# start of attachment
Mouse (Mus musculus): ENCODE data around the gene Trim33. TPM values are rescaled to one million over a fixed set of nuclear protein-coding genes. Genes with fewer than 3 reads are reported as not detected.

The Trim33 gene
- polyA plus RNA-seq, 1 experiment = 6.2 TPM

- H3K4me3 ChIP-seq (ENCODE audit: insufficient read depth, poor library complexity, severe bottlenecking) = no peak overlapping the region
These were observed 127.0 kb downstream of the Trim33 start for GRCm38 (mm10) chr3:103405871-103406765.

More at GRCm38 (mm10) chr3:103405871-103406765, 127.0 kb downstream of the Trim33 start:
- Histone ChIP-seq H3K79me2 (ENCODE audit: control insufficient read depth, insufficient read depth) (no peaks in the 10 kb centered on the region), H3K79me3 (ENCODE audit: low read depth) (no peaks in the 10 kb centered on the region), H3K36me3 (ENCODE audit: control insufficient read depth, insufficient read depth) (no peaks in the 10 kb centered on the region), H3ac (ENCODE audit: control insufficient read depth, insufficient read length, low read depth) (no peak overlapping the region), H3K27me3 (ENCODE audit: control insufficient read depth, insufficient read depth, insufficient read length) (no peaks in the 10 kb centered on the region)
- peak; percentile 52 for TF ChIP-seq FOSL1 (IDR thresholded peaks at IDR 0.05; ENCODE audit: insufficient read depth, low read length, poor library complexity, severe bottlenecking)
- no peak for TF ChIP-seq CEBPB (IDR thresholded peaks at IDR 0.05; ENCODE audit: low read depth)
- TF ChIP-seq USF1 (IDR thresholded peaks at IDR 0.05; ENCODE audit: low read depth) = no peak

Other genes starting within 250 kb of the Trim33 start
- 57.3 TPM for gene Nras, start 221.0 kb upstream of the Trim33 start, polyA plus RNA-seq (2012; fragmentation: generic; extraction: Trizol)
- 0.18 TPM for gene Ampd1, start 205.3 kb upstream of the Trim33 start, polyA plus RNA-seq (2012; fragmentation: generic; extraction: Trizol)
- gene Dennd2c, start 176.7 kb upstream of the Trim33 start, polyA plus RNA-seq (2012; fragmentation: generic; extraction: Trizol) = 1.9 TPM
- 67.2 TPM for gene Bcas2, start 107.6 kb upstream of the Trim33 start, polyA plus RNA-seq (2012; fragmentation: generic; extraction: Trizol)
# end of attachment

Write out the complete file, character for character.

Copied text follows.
Mouse (Mus musculus): ENCODE data around the gene Trim33. TPM values are rescaled to one million over a fixed set of nuclear protein-coding genes. Genes with fewer than 3 reads are reported as not detected.

The Trim33 gene
- polyA plus RNA-seq, 1 experiment = 6.2 TPM

- H3K4me3 ChIP-seq (ENCODE audit: insufficient read depth, poor library complexity, severe bottlenecking) = no peak overlapping the region
These were observed 127.0 kb downstream of the Trim33 start for GRCm38 (mm10) chr3:103405871-103406765.

More at GRCm38 (mm10) chr3:103405871-103406765, 127.0 kb downstream of the Trim33 start:
- Histone ChIP-seq H3K79me2 (ENCODE audit: control insufficient read depth, insufficient read depth) (no peaks in the 10 kb centered on the region), H3K79me3 (ENCODE audit: low read depth) (no peaks in the 10 kb centered on the region), H3K36me3 (ENCODE audit: control insufficient read depth, insufficient read depth) (no peaks in the 10 kb centered on the region), H3ac (ENCODE audit: control insufficient read depth, insufficient read length, low read depth) (no peak overlapping the region), H3K27me3 (ENCODE audit: control insufficient read depth, insufficient read depth, insufficient read length) (no peaks in the 10 kb centered on the region)
- peak; percentile 52 for TF ChIP-seq FOSL1 (IDR thresholded peaks at IDR 0.05; ENCODE audit: insufficient read depth, low read length, poor library complexity, severe bottlenecking)
- no peak for TF ChIP-seq CEBPB (IDR thresholded peaks at IDR 0.05; ENCODE audit: low read depth)
- TF ChIP-seq USF1 (IDR thresholded peaks at IDR 0.05; ENCODE audit: low read depth) = no peak

Other genes starting within 250 kb of the Trim33 start
- 57.3 TPM for gene Nras, start 221.0 kb upstream of the Trim33 start, polyA plus RNA-seq (2012; fragmentation: generic; extraction: Trizol)
- 0.18 TPM for gene Ampd1, start 205.3 kb upstream of the Trim33 start, polyA plus RNA-seq (2012; fragmentation: generic; extraction: Trizol)
- gene Dennd2c, start 176.7 kb upstream of the Trim33 start, polyA plus RNA-seq (2012; fragmentation: generic; extraction: Trizol) = 1.9 TPM
- 67.2 TPM for gene Bcas2, start 107.6 kb upstream of the Trim33 start, polyA plus RNA-seq (2012; fragmentation: generic; extraction: Trizol)